Did you know the FBI kept a 300-page file on Nobel-prize winning novelist, Pearl S. Buck? Or that civil rights organizer Pauli Murray was openly transgender?
For Women’s History Month, Pearl S. Buck International, where I volunteer, is offering a virtual exhibit entitled “Dangerous Women.” You can view it here. When I took a look, I learned quite a few things I didn’t know. For example:
Franklin D. Roosevelt had a “Black Cabinet” and Mary McLeod Bethune was its unofficial leader, advising the President on issues of race.
The first political protest outside the White House was the Silent Sentinel, comprised of women who refused to speak while holding banners and posters advocating for women’s right to vote.
Helen Keller was the first blind and deaf person to achieve a Bachelor of Arts in the United States.
Civil rights activist Pauli Murray lived fearlessly, at a time when gender non-conforming and queer people like them were forced to hide essential aspects of their identity.
Why are these women called “dangerous?” Dangerous to whom? To what? If we look at their stories, we see that they were a danger to the status quo. Sometimes that’s a bad thing – when America’s status quo democracy is endangered by laws restricting equal rights. But sometimes danger is good – when the fight for equity threatens unfair conditions.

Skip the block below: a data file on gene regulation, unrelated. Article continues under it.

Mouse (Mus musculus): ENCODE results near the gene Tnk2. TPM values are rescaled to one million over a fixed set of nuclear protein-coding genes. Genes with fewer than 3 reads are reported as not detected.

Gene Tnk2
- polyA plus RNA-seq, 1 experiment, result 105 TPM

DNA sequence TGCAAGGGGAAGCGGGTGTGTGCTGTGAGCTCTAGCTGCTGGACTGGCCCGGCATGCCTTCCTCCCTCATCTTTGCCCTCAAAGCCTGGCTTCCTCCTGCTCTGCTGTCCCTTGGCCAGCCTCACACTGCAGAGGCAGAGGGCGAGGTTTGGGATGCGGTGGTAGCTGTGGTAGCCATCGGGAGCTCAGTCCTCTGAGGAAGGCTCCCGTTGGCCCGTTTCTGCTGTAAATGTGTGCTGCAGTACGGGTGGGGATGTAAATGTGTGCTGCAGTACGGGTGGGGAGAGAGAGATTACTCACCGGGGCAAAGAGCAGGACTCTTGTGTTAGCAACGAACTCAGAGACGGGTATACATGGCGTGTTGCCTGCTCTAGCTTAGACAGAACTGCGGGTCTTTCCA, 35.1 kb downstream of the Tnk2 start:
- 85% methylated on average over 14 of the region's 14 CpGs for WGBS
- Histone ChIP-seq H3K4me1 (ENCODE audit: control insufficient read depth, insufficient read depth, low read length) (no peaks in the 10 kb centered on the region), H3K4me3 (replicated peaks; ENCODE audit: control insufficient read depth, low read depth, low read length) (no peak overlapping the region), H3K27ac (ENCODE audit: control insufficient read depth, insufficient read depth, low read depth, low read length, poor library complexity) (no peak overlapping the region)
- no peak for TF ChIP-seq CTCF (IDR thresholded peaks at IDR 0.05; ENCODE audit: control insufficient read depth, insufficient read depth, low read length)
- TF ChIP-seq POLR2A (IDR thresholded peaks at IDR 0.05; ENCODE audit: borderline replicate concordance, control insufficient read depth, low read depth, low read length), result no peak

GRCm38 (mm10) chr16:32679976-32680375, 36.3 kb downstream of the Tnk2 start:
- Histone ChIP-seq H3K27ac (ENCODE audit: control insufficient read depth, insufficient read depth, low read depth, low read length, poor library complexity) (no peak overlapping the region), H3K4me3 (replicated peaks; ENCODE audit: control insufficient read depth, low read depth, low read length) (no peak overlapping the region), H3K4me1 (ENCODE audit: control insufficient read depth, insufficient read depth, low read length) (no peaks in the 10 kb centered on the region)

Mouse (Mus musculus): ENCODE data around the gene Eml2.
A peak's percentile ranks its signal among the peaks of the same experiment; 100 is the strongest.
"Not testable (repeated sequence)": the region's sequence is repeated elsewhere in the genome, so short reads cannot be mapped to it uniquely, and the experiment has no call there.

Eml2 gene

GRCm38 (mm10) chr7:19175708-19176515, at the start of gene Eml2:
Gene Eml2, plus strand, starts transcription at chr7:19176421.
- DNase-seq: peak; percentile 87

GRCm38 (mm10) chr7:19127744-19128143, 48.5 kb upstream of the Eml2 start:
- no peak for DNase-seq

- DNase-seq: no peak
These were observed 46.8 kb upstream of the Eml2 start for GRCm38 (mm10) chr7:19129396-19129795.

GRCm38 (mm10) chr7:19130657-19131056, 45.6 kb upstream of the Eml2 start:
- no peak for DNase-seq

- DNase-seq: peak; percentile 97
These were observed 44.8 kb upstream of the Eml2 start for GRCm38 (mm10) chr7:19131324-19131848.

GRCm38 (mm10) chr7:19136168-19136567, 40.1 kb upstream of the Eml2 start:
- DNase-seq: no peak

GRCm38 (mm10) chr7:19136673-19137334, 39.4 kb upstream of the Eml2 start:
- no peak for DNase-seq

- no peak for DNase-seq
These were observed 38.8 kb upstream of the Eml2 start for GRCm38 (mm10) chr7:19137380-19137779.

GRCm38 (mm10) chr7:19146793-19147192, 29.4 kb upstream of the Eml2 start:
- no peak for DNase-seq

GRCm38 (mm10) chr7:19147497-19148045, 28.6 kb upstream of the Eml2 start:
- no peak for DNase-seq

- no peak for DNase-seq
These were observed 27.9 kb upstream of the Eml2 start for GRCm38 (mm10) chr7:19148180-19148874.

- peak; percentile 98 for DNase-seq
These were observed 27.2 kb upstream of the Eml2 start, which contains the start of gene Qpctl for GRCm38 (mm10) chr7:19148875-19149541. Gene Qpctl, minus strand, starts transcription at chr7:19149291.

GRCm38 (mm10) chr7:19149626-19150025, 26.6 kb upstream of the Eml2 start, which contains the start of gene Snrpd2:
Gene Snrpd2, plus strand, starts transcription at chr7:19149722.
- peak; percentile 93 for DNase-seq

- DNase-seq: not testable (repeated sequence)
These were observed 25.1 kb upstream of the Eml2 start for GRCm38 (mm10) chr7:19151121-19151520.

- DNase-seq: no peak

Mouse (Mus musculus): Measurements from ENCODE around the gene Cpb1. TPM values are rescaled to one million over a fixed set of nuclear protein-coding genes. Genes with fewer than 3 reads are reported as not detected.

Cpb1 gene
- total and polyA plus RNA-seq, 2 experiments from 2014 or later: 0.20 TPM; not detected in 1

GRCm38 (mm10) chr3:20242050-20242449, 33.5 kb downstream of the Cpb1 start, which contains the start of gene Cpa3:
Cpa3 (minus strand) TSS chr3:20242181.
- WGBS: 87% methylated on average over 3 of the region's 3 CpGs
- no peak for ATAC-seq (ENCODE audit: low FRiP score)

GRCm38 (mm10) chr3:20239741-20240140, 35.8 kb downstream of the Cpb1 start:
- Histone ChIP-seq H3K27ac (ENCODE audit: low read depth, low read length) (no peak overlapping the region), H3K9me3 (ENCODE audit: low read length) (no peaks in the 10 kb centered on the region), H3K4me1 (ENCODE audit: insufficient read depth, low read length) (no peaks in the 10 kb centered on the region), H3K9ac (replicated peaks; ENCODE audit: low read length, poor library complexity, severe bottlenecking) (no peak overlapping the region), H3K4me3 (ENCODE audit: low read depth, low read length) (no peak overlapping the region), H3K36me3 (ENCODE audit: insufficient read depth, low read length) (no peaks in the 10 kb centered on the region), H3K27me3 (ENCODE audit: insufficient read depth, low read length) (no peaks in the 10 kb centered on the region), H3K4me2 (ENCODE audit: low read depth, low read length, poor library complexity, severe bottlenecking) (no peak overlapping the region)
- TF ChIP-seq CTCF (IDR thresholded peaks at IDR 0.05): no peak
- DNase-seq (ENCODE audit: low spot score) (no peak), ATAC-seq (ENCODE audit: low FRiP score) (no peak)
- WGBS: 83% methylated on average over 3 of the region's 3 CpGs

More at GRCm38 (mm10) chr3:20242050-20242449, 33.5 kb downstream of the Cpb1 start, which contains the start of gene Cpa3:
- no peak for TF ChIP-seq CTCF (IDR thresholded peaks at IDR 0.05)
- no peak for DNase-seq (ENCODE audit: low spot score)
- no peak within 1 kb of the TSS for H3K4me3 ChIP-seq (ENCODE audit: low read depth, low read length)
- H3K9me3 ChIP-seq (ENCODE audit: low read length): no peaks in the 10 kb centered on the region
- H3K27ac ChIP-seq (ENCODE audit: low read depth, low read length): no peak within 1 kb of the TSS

My own mother lived in line with the status quo…until she didn’t. She approved of the McCarthy hearings because they were “anti-Communist” and voted against the Equal Rights Amendment (because genderless bathrooms), but later in life, cheered the accomplishments of “career women” like her daughters.
My grandmother was a factory worker and housewife but when chastised for outspokenness in her eighties, said “I’m an old lady. I can say anything I want.”
And Mrs. Brown, my dear civics teacher (we had whole classes devoted to civics in junior high!), cried angry tears when the principal would not approve her taking our class to a JFK presidential rally, even though she vowed she’d do the same if Nixon came to town.
So many women inspire me to do more, but life is hard enough. Do we still have to step out of our comfort zone and advocate for others? No, we don’t. But think of what it feels like when you do.
Where in your life have you seen dangerous women? Have you ever been one? Would you like to be?